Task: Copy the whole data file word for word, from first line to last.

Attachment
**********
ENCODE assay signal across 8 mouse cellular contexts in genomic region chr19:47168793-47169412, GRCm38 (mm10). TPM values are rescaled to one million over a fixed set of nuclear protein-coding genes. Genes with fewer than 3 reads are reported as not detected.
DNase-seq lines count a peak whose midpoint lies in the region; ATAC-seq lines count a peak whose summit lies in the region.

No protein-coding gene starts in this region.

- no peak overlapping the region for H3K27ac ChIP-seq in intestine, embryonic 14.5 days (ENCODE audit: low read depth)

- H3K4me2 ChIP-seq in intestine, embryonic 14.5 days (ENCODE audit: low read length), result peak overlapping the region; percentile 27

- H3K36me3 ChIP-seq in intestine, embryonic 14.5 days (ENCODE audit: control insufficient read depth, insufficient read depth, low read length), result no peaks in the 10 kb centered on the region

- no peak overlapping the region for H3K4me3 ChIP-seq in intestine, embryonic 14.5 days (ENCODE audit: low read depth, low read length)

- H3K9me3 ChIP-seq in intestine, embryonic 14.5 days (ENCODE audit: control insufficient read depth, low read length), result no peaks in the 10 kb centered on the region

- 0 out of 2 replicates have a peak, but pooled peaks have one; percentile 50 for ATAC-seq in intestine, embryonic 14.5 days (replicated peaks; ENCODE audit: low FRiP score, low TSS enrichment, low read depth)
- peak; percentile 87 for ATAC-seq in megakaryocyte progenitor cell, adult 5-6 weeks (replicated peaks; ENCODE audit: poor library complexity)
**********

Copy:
ENCODE assay signal across 8 mouse cellular contexts in genomic region chr19:47168793-47169412, GRCm38 (mm10). TPM values are rescaled to one million over a fixed set of nuclear protein-coding genes. Genes with fewer than 3 reads are reported as not detected.
DNase-seq lines count a peak whose midpoint lies in the region; ATAC-seq lines count a peak whose summit lies in the region.

No protein-coding gene starts in this region.

- no peak overlapping the region for H3K27ac ChIP-seq in intestine, embryonic 14.5 days (ENCODE audit: low read depth)

- H3K4me2 ChIP-seq in intestine, embryonic 14.5 days (ENCODE audit: low read length), result peak overlapping the region; percentile 27

- H3K36me3 ChIP-seq in intestine, embryonic 14.5 days (ENCODE audit: control insufficient read depth, insufficient read depth, low read length), result no peaks in the 10 kb centered on the region

- no peak overlapping the region for H3K4me3 ChIP-seq in intestine, embryonic 14.5 days (ENCODE audit: low read depth, low read length)

- H3K9me3 ChIP-seq in intestine, embryonic 14.5 days (ENCODE audit: control insufficient read depth, low read length), result no peaks in the 10 kb centered on the region

- 0 out of 2 replicates have a peak, but pooled peaks have one; percentile 50 for ATAC-seq in intestine, embryonic 14.5 days (replicated peaks; ENCODE audit: low FRiP score, low TSS enrichment, low read depth)
- peak; percentile 87 for ATAC-seq in megakaryocyte progenitor cell, adult 5-6 weeks (replicated peaks; ENCODE audit: poor library complexity)